Example B (Condensed Light Source)

The illuminator with frosted household bulb and ground glass Corning Day-Light filter.

The illuminator with frosted household bulb and ground glass Corning Day-Light filter.

The illuminator was positioned as seen at right. When using a ground glass filter the ground surface of the filter becomes the light source, and it is this surface that must be focused with the condenser for critical illumination. We can use an inexpensive household light bulb, opal bulb, or clear coiled filament bulb without issue. With a clear bulb one can focus on the filament image that shows on the ground glass, without the filament image a focusing assist is essential. The assistance in this case is provided by something I felt people would have on hand; a point cut from the adhesive surface of a Post-it®‡ note. Put it in place for focusing and then remove it or adjust the mirror slightly to bring move it beyond the field of view. Only minor adjustments for alignment, stopping down the iris diaphragm, and re-focusing of the condenser will be required when switching between objectives. Once the illuminators condenser if focused it will not be necessary to re-focus for other objectives provided the distance to the mirror is not changed.

First is an image of the filed of view taken with a 16mm objective and the focusing assist in place as critical illumination is set up. In it one will note the pronounced color fringes on the edges of the focusing assist. The microscope used is equipped with an Abbe substage condenser. Not corrected either for chromatic or spherical aberration, it is the primary source of the fringes seen in the image bellow.

Image of focusing assist in image plane of specimen.

Image of focusing assist in image plane of specimen.

Next is an image of the same specimen, taken with the same set up and without altering the position of the slide. Even with the low quality of the camera system (Nikon 1 J1 positioned with image sensor at eyepoint) one will note that we are nearly able to resolve the Mycobacterium tuberculosis in this stained sputum smear using a common 10x Bausch & Lomb eyepiece and (less common) achromatic 3mm 0.85NA (60x) objective from the 1940’s.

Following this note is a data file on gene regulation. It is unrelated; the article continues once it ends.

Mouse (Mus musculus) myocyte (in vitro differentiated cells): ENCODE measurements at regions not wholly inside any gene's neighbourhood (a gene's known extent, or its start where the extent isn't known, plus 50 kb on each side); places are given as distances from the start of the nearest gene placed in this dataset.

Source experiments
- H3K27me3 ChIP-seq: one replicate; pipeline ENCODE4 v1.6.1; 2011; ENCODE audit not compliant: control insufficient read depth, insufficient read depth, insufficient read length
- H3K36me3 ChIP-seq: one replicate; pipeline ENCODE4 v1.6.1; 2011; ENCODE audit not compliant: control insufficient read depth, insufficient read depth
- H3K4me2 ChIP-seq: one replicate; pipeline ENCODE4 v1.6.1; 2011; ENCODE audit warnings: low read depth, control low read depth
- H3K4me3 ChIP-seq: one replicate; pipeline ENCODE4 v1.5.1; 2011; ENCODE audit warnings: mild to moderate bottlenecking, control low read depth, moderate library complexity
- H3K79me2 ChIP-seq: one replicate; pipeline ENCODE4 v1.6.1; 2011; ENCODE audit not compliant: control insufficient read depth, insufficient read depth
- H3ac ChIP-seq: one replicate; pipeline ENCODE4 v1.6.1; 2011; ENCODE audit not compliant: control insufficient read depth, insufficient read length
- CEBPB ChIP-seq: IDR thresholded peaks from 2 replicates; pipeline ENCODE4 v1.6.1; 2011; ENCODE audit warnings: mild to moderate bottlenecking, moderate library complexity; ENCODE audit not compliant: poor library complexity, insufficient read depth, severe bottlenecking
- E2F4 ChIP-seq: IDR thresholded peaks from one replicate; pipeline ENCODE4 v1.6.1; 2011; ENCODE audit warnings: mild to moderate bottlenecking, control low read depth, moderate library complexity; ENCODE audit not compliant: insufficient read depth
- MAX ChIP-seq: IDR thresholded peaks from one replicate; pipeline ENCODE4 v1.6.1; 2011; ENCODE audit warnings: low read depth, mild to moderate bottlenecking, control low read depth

Critical illumination at high magnification.

Critical illumination at high magnification.

Pointers

The focusing assist is not always essential, but will greatly speed matters along when using a finely grained filter or opal bulb. Be mindful if one is working with bare bulb or a condensed lamp as the assist and field lens may become quite hot.

If working with lower powers one may need to remove the upper lens of the substage condenser to provide a large enough cone of light for the objective. In some microscopes the upper lens of an Abbe condenser is screwed into the base of the stage (rather than the upper surface of the condenser) and one may need to unscrew and place it on top of the condenser for use with objectives of 16mm. If the image of the light source is distracting it is a better practice to lower the condenser rather than raise it, resolution will be reduced but unless one is working near the limit of the objective it will not be significant.

If one has a condenser that is not equipped with an iris diaphragm (first rail against the manufacturer) then prepare an opaque filter that can perform the same service. A small piece of aluminum foil can be punctured to provide a suitable aperture for a given objective. The diaphragm must be matched to the rear lens of the objective so that the numerical aperture of the condenser is matched to the objective. If used without oil the maximum numerical aperture of any condenser is limited to unity by the refractive index of the air through which the light passes.

Notes:

∗Some swear by the use of a special slide for setting up critical illumination, preferring anything from a cross hair to a micrometer; it has even been recommended that one use a standard slip on which has been scored a line with a diamond or carbide pen. Such slides may not prove sufficient when attempting to focus fine detail at low power. A well stained specimen of uniform thickness will do well in any circumstance.

†For a homogeneous light source this is the ground glass, flame or opal bulb. For a light source with condenser this is the field lens of the condenser. For a light source used in conjunction with a bulls eye lens it would be that lens.

‡I absolutely adore Post-it® notes. As it’s my birthday tomorrow, I really hope someone who’ll be at the party gives me a few packets!

I guess we’ll do Köhler next time; I should have known I’m too much of a chatterbox to get everything in one post! -K